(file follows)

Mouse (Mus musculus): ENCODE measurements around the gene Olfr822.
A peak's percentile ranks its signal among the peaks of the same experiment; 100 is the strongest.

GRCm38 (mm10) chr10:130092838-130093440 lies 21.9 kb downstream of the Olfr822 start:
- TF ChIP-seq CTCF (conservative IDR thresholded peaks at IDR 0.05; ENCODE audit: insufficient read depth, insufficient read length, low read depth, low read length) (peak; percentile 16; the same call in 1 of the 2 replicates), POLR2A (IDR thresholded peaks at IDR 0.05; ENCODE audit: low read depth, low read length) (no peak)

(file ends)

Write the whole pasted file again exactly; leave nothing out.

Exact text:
Mouse (Mus musculus): ENCODE measurements around the gene Olfr822.
A peak's percentile ranks its signal among the peaks of the same experiment; 100 is the strongest.

GRCm38 (mm10) chr10:130092838-130093440 lies 21.9 kb downstream of the Olfr822 start:
- TF ChIP-seq CTCF (conservative IDR thresholded peaks at IDR 0.05; ENCODE audit: insufficient read depth, insufficient read length, low read depth, low read length) (peak; percentile 16; the same call in 1 of the 2 replicates), POLR2A (IDR thresholded peaks at IDR 0.05; ENCODE audit: low read depth, low read length) (no peak)